By Jennifer Young

In 1898, two lions stalked workers in the Tsavo region of Kenya, killing as many as 135 people. British Colonel John Patterson (a bridge builder and game hunter) finally killed the lions and wrote about his experiences in his 1907 book The Man-Eaters of Tsavo and Other East African Adventures (LINK to book at the article’s end).

Patterson’s harrowing tale captured the world’s imagination, most recently inspiring the 1996 film The Ghost and the Darkness. Patterson kept the remains of the lions as rugs, but upon visiting Chicago’s Field Museum of Natural History, he offered up his trophies (for a $5,000 fee) which remain on display in the museum’s collection today.

Patterson’s failed attempt at caging the lions.

It’s said that Patterson inflated the number of people killed by the lions when writing his book. A more modest accounting numbers the fatal attacks at 100, but the Field Museum suggests the count was likely between 28 and 31. That number was recently raised to 35 after scientists studied hair and bone samples from the lions (provided by the Field Museum)*. Through their study of isotopes, they were able to determine that about 30% of the lions’ diet consisted of humans for the last three months of their lives.

*This number is now in further dispute, and is likely closer to Patterson’s estimate. A kill count of 35 assumes the two lions ate the entire body weight of a victim, which rarely happened. In several instances, the lions killed a victim but were driven off before consuming them. Additionally, the vegetarian diet of the lions’ victims would greatly affect the samples found in the predators’ hair and bone. 

Regardless of the exact count of human lives lost, it is clear that the lions terrorized workers on the Kenya-Uganda Railway. The lions brazenly entered worker areas in order to seize victims, apparently unconcerned by the workers’ attempts to scare them away with fire or boma (thorn fences). The railway intervened after hundreds of workers quit and forced it to halt construction of a bridge on the Tsavo River.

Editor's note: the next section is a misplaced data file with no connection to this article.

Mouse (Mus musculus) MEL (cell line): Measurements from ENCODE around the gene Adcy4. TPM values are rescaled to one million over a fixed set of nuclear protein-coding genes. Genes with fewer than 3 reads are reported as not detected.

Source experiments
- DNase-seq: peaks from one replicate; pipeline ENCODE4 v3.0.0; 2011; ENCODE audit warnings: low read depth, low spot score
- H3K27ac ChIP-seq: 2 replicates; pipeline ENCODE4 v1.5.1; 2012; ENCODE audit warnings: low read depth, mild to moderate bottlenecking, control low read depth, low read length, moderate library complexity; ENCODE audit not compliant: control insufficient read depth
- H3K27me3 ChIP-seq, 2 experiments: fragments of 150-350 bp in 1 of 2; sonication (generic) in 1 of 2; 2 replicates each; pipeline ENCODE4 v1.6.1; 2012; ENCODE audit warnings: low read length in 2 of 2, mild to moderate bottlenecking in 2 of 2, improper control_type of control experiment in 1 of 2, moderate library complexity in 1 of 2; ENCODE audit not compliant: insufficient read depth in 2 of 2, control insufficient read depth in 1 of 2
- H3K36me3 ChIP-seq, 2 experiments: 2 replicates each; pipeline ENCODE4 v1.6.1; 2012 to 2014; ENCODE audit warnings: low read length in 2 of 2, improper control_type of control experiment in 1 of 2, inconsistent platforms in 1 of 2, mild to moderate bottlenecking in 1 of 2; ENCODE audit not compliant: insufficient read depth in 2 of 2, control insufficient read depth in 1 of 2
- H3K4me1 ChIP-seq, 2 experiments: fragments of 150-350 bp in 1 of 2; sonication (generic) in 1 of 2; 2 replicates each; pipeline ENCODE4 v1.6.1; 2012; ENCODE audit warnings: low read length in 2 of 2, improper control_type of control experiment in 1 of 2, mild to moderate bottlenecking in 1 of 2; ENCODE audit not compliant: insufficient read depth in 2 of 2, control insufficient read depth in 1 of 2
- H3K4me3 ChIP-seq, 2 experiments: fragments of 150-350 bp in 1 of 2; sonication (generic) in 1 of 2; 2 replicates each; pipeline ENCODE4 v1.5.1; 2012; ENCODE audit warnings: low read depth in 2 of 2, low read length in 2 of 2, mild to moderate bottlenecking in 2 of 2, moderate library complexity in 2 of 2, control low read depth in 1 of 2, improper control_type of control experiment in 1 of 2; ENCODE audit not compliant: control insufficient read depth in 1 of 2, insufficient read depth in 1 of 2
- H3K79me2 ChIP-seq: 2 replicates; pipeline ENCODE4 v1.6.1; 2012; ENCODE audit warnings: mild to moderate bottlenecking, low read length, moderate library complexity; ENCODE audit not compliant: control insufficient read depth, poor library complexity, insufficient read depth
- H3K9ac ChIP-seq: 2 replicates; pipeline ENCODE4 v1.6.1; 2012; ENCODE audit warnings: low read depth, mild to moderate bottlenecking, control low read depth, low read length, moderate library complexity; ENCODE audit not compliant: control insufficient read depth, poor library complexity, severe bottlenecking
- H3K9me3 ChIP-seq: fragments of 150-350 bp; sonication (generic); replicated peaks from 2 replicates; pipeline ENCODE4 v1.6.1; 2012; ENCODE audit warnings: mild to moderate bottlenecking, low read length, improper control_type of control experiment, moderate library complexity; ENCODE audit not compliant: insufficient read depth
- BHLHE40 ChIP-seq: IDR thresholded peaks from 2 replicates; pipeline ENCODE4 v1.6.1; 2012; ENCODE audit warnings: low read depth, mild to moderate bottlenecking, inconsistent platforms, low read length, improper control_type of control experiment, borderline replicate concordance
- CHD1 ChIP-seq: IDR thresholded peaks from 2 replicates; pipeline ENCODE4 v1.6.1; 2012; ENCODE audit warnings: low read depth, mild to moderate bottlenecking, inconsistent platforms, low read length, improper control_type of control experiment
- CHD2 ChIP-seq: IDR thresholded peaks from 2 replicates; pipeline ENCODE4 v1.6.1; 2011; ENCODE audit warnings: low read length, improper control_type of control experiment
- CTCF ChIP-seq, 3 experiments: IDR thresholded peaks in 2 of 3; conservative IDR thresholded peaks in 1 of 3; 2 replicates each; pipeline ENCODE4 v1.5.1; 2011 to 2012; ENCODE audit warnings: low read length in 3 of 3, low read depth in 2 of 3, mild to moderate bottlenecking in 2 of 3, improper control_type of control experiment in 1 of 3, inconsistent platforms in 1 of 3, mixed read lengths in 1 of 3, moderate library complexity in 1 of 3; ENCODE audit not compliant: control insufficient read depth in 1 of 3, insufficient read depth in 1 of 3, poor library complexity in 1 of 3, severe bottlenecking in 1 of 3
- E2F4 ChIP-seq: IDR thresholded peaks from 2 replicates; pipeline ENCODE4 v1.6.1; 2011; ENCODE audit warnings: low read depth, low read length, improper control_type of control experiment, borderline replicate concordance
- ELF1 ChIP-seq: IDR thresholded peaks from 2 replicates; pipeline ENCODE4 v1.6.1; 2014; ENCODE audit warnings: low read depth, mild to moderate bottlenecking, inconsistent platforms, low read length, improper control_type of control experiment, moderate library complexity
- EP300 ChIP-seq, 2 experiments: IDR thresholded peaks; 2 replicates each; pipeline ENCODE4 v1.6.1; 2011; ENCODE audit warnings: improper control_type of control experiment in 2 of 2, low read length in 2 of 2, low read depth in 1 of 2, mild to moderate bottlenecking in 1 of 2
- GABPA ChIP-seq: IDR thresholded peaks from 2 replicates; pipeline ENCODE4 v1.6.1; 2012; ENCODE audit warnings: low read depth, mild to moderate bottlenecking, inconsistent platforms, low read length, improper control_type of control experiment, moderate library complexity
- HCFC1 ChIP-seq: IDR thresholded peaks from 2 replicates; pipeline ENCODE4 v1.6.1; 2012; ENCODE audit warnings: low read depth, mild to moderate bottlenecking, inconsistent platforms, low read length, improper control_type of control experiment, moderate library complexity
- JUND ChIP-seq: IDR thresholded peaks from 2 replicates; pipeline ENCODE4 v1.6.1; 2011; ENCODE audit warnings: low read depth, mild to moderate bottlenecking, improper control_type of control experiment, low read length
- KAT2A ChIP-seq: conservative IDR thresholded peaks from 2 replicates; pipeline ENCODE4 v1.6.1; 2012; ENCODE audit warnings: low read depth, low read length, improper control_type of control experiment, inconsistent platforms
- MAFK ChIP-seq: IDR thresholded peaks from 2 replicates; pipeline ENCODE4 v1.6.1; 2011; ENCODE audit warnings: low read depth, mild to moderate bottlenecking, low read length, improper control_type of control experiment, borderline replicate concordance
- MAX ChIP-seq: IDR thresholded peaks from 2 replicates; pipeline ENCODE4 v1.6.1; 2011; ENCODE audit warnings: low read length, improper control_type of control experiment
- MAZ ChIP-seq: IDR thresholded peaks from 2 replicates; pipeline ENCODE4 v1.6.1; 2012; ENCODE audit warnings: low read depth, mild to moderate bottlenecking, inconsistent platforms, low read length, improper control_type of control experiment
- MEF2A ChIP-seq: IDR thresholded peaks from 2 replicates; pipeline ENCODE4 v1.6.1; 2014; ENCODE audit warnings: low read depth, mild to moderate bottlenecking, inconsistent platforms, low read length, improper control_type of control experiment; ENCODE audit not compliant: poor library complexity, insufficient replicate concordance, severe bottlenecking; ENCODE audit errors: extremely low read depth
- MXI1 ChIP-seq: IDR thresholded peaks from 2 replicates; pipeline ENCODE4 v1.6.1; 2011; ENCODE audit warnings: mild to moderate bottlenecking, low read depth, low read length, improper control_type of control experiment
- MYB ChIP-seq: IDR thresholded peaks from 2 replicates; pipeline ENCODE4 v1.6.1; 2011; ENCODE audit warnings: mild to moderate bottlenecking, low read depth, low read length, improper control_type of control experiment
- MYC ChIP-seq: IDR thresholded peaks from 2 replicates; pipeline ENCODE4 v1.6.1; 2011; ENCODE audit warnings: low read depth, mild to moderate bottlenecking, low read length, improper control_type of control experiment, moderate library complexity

A modern boma, an enclosure surrounded by thorny bush to discourage predators.

There have been many theories as to why the lions developed a taste for human flesh and so fiercely stalked the railway workers. One theory is that the lions of Tsavo, larger than lions of the savannah, had become used to a diet of human flesh after the bodies of the dead were discarded from train cars loaded with slaves passed through the region.

Many researchers believe that drought was responsible for making the lions’ more usual fare harder to procure, forcing them to feed on humans. More recently, some scientists have reported that one of the lions–with the most human kills–was suffering from a severe dental disease that would have made it impossible for the creature to hunt for its regular prey.

The entrance to the Tsavo lions’ den, discovered by Patterson.

The brutality of the attacks and Patterson’s account of his hunting tactics and eventual killing of the lions has continued to fascinate the world. After Patterson sold the remains of the Tsavo lions to the Field Museum in 1927, taxidermists went to work recreating the pair of man-eaters from their skulls, skins, and other remains. The result is a life-like duo who look fiercely out through the glass that surrounds them as if scouring the banks of the Tsavo River for signs of life.

Like other Tsavo lions, these, too, are maneless. Visitors to the museum can come face to face with the notorious man-eaters at their forever home in the Rice Gallery’s Mammals of Africa collection. And these aren’t the Field’s only man-eaters either. The museum acquired the infamous lion of Mfuwe, Zambia, that ate six humans in 1991. As with the lions of Tsavo, the Zambia man-eater likely found it easier to catch and chew humans rather than its more ordinary forms of prey. If you’re interested in the Tsavo Lions, be sure to read Patterson’s accounts as well as make a visit to view them on display at the Field Museum.

Want to Know More?

Read Colonel Patterson’s (free) complete memoir The Man-Eaters of Tsavo and Other East African Adventures at the Internet Archive. It’s also available for download there in a variety of formats.

Examine the Field Museum’s 2003 paper, published in the Journal of Mammalogy, that supports the broken-tooth theory, entitled “TOOTH BREAKAGE AND DENTAL DISEASE AS CAUSES OF CARNIVORE–HUMAN CONFLICTS.”